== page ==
In Order that the motorist may see the amount of toll he has deposited, a mirror 56 is mounted behind the box opposite the inspection area 30 (FIG. 2) which may be seen when the hood is open. When the meter box is used in a toll booth the attendant can see the amount of toll deposited by glancing down at the totaling register 32. If desired, the attendant may control opening and closing of the hood and provision for this is made by a manually depressible button or lever 128 located in the booth as shown in FIG. 2, which through appropriate mechanical or electrical means closes the switch S.

While the hopper is covered and uncovered as shown herein by a hood, it is within the scope of the invention to arrange the toll box and hopper so that it may be moved bodily from within the toll booth outwardly to expose it for deposition of the toll, for example, by mounting it on a carriage which is movable through a port 0! opening in the booth outwardly for deposit of the toll and inwardly to prevent unauthorized tampering and exposure to weather.

It should be understood that the present disclosure is for the purpose of illustration only and that this invention includes all modifications and equivalents which fall within the scope of the appended claims.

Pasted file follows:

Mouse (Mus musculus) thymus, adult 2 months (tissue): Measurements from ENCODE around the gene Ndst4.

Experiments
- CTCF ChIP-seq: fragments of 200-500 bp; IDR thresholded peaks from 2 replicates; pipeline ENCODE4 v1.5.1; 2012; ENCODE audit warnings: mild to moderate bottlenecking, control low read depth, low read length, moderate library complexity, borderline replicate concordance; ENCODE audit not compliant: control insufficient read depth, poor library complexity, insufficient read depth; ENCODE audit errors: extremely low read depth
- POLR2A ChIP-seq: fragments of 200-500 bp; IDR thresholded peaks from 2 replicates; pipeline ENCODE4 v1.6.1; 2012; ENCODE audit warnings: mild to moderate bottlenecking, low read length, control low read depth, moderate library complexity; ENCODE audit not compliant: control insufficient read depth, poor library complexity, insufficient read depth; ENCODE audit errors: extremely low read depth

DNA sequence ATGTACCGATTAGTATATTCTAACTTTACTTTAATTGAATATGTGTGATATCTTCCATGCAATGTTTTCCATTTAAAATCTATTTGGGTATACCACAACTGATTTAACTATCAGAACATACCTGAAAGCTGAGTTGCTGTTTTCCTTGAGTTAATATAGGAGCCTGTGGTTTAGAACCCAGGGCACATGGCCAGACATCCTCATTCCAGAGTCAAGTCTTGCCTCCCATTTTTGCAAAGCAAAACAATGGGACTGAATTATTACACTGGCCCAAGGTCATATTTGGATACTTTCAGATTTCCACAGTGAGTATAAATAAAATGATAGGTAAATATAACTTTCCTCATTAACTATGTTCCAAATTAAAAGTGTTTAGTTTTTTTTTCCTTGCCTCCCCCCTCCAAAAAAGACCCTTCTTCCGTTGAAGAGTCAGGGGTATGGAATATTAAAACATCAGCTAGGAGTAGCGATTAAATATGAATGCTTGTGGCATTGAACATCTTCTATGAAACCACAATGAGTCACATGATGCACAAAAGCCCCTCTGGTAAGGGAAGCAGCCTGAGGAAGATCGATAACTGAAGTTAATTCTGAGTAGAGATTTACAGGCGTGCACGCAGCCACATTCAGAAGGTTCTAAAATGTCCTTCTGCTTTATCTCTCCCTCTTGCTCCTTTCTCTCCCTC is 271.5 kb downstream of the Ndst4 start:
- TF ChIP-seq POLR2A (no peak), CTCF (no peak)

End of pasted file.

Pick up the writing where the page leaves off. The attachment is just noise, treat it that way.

I claim:

1. At a pay station for collecting a fare or toll, a meter, a hopper attached to the meter for receiving the exacted toll and conducting it to the meter for recording, said hopper having an upwardly facing mouth of substantial area for receiving the toll, a housing enclosing the meter and hopper except for the month, a hood normally covering the mouth, motor driven means supported by the housing, operable to move the hood in a direction to uncover the mouth for reception of the toll, a switch operable to start the motor, and means located in the path of approach to the meter to operate the switch.

2. At a pay station for collecting a fare or toll, a meter including a memory device movable to a predetermined position by deposit of the correct toll, a hopper for receiving the exacted toll and delivering it to the meter for recording of the toll deposited, said hopper having an upwardly facing mouth of substantial area for receiving the toll, the mouth of the hopper normally being inaccessible, a motor and motor driven means including a slip clutch between the motor and said means operable to render the mouth accessible and means operable by move ment of the memory to said predetermined position to stop the motor.

3. At a pay station for collecting a fare or toll, a meter including a memory device movable to a predetermined position by deposit of the correct toll, a hopper for receiving the exacted toll and delivering it to the meter for recording, said hopper having an upwardly facing mouth of substantial area for receiving the toll, the mouth of the hopper normally being inaccessible, motor driven means for rendering the mouth of the hopper accessible, a switch for starting the motor, means for holding the switch in operative position, and means operable by movement of the memory device to said predetermined position to stop the motor.